End of an era as NZFC quits sales role

The New Zealand Film Commission is getting out of the business of selling feature films and shorts internationally as part of a wide revamp of the agency’s structure and mission.

The NZFC will seek to place the new and recent films it represents with sales agents and is hiring a consultant with sales experience to manage the transition. That process will start on April 1.

The organisation, which has 129 films under its care, will continue to handle sales of at least some of the older titles. The Commission has sold the films it produced or invested in for more than 40 years, including An Angel at My Table, Bad Taste, Vigil, Once Were Warriors, Sleeping Dogs, Smash Palace, The Navigator, The World's Fastest Indian and, more recently, Black Sheep, Eagle vs Shark, Two Little Boys and Fresh Meat.

Lindsay Shelton, who served as marketing director from its inception in 1979 until 2001, was a highly effective and respected executive who pitched Kiwi films around the world.

Veteran producer Dave Gibson, who was appointed CEO in January, has told producers that while he used to be an advocate of the sales function, “I have come to the conclusion that time has moved on and it is no longer appropriate. We do not have enough marketing expertise in our industry in areas like financing, sales and distribution.”

The move has been widely welcomed by the Kiwi industry. "Long, long, long overdue; films are bought by genre, not geography," South Pacific Pictures chairman John Barnett told IF. "This is a great opportunity for the NZFC to move forward in assisting producers to locate sales agents who are best suited to the individual titles."

No films will be placed or contracted out without the approval of the producers, Gibson stressed. The Commission will introduce producers to sales agents, oversee the relationship between producer and sales agent, negotiate contracts alongside the producer and act as a party to those contracts.

The consultant will work with NZFC staff to conclude negotiations, documentation and contracting and develop and write new policies and processes for the NZFC’s ongoing role on future productions and the titles that remain in the NZFC’s catalogue.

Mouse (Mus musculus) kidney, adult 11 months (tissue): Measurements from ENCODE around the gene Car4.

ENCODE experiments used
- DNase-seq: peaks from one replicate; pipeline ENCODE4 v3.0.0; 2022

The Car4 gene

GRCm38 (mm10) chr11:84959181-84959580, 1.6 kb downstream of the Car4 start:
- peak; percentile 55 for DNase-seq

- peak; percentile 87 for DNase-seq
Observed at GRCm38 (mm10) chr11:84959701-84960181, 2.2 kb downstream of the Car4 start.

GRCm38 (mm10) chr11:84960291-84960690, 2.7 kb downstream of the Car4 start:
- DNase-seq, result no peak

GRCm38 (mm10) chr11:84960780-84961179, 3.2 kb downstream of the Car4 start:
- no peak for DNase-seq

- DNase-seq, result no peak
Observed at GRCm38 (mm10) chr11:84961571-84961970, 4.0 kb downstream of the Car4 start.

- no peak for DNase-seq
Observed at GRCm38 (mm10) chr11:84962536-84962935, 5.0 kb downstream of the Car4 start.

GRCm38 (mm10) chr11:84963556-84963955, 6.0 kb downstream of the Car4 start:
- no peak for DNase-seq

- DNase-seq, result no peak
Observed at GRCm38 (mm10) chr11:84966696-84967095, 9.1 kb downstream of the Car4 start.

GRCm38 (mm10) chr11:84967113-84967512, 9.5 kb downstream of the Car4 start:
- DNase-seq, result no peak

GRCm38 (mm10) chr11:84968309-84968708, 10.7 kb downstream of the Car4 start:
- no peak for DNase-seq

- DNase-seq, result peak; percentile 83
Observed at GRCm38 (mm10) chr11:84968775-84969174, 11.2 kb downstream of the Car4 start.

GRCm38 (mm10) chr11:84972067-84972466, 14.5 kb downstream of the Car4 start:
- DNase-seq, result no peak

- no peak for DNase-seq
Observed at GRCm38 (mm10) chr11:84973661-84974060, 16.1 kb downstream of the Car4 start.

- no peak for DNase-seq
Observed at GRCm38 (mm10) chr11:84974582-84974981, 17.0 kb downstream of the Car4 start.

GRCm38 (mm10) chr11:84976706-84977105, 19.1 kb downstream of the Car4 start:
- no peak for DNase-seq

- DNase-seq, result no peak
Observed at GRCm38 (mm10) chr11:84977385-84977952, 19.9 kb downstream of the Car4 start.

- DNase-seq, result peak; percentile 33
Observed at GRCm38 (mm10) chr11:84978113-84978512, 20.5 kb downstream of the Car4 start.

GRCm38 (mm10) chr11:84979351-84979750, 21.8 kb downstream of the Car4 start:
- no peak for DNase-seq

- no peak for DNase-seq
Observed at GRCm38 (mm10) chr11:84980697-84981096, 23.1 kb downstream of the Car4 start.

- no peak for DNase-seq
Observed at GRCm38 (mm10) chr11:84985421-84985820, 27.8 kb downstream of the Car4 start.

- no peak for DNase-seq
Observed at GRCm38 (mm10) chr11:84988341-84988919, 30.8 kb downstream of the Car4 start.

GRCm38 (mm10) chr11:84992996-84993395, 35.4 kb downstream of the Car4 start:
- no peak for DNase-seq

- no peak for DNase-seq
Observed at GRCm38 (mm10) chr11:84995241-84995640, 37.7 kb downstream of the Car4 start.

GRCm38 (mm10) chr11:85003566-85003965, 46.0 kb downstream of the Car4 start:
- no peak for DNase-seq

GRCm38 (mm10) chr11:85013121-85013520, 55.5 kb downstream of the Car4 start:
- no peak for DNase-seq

The Commission has moved to a new structure built on three business units: development and production headed by Lisa Chatfield; talent development and relationships led by Chris Payne; and marketing run by Jasmin McSweeney.

Marketing’s aim will be to get more people watching New Zealand feature films and shorts at home and overseas.

Payne’s unit will focus on facilitating connections for local and expat producers, directors, writers and actors plus relationships with industry guilds and organisations and administering support for short films as a stepping stone to feature films.

In a series of meetings with producers around the country, Gibson flagged the agency will more closely align the funding of short films to the development of feature films. Applicants for the Early Development Fund will no longer have to provide a 25-page spec treatment.

Gibson also signalled the NZFC will take a more active role in the local distribution of Kiwi films, with plans to introduce a simple, standardised testing system around picture lock off. “We hope that this testing system along with normal focus groups will contribute to robust discussion and decisions at final edit time,” he said.

He intends to change the P&A fund so it becomes more of reward fund, based on the quality of the finished film and the revised marketing plan at fine cut.